It is very difficult to see how the public good is being served by government
agencies' insisting on intellectual property rights here. At least it doesn't seem the U.S. government agency is the real culprit. The real rat smells like the UK Hydrographic Office (and maybe SHOM?)
The public good is clearly served by free dissemination of this cartographic material. The work to compile it was largely done long ago at the expense of the public. If you drill right down to heart of the issue, this is a case of one or two government agencies trying to pad their budgets by placing the public's safety
at risk. Small boat owners are going to sea with incomplete chart coverage because they can't afford the bloody charts. That's a clear safety
hazard, not just to the boaters, but also to the other government employees who have to go out and rescue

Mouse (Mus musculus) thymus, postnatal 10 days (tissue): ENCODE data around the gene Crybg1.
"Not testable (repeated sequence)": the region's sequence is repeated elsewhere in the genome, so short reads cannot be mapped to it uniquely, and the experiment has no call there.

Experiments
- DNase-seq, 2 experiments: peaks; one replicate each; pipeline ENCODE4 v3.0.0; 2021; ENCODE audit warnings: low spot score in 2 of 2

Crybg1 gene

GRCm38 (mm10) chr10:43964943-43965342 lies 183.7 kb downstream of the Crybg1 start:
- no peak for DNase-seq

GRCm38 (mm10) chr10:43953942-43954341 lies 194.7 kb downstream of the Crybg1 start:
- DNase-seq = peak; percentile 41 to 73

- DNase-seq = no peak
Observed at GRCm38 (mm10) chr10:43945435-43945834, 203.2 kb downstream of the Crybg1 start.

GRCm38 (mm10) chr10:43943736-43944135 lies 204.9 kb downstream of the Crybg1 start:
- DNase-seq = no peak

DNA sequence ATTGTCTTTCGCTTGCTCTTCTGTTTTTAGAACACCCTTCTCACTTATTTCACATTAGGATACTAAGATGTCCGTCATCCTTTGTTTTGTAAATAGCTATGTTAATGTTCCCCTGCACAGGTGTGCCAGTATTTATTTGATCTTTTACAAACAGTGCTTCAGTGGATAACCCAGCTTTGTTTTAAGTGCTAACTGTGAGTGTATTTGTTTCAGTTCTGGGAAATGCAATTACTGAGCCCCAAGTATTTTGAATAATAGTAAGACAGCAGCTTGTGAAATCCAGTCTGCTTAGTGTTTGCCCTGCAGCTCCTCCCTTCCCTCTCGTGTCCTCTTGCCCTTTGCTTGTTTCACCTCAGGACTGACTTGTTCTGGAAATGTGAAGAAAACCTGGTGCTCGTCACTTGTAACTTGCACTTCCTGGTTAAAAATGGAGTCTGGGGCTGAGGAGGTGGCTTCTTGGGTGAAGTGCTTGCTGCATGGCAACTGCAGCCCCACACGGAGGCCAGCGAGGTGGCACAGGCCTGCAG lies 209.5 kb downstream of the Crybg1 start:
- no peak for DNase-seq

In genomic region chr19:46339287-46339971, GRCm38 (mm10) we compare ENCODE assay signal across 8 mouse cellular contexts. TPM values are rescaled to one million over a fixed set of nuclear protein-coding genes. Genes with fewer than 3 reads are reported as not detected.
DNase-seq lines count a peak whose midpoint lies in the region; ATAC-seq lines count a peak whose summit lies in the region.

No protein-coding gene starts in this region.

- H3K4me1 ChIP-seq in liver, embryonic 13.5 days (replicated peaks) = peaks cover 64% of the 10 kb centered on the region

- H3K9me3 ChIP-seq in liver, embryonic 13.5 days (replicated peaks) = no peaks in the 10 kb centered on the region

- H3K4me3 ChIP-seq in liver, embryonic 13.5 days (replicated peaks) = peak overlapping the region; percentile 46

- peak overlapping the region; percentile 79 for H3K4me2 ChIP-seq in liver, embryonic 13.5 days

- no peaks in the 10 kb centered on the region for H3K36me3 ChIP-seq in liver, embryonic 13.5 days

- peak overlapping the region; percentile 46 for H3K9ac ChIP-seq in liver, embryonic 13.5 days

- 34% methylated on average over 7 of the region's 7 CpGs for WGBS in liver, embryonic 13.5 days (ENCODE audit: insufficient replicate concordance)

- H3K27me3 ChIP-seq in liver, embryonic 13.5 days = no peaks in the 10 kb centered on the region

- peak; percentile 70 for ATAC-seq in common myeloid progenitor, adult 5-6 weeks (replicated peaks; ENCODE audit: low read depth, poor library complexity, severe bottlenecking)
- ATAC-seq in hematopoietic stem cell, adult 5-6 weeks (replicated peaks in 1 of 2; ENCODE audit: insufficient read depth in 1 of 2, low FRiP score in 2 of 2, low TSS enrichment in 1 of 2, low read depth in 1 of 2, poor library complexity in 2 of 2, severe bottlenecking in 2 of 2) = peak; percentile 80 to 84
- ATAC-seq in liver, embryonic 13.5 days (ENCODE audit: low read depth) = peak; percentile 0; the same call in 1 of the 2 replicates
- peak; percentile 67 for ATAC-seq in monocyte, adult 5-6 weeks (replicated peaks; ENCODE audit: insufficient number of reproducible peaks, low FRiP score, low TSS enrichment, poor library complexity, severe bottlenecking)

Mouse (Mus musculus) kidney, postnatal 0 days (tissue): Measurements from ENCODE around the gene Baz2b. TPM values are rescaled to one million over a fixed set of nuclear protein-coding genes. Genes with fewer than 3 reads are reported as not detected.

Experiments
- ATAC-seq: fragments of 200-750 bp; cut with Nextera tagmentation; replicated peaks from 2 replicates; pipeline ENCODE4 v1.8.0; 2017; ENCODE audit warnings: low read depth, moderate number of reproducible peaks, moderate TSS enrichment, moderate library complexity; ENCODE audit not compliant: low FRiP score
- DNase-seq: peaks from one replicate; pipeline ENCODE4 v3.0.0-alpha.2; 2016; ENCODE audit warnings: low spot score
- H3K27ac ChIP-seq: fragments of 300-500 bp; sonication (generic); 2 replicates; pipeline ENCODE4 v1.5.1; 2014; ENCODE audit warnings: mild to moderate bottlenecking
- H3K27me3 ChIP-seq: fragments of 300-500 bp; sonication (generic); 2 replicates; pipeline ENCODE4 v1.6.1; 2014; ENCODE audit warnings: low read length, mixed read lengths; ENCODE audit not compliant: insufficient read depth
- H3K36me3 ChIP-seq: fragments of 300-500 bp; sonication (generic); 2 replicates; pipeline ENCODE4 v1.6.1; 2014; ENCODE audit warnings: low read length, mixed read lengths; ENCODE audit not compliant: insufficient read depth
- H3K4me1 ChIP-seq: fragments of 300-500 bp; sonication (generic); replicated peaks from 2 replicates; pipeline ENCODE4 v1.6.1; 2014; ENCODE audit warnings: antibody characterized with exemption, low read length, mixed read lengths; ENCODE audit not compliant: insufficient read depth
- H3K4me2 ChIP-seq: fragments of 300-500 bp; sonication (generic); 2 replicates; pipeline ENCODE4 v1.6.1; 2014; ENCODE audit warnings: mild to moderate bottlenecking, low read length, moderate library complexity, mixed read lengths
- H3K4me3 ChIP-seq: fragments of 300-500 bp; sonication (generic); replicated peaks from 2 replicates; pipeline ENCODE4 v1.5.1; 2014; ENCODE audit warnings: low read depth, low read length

them when they get in trouble.
It wouldn't cost the government agencies in question anything, except a little bit of foregone revenue, to let us continue what we've been working on. Most of the government agencies' revenue from chart sales surely comes from commercial shipping
. And the commercial
guys aren't going to be using our charts. Our charts would not meet their legal
carriage requirements. So the potential foregone revenue to the government agencies would appear to be minimal. This is a nutty decision on the part of the agencies who are pushing it, and I wouldn't be surprised if it didn't come as a result of political pressure from the few private companies who profit from the sale
of these charts.
If I felt the U.S. agency (the NGA) was the culprit here, I'd write to my congressman. But that may be a job for some of our European brethren, in this particular case.
I hope this turns out better in the near future. At the very least, I hope NGA will let us distribute the .KAPS for the regions they are still displaying online.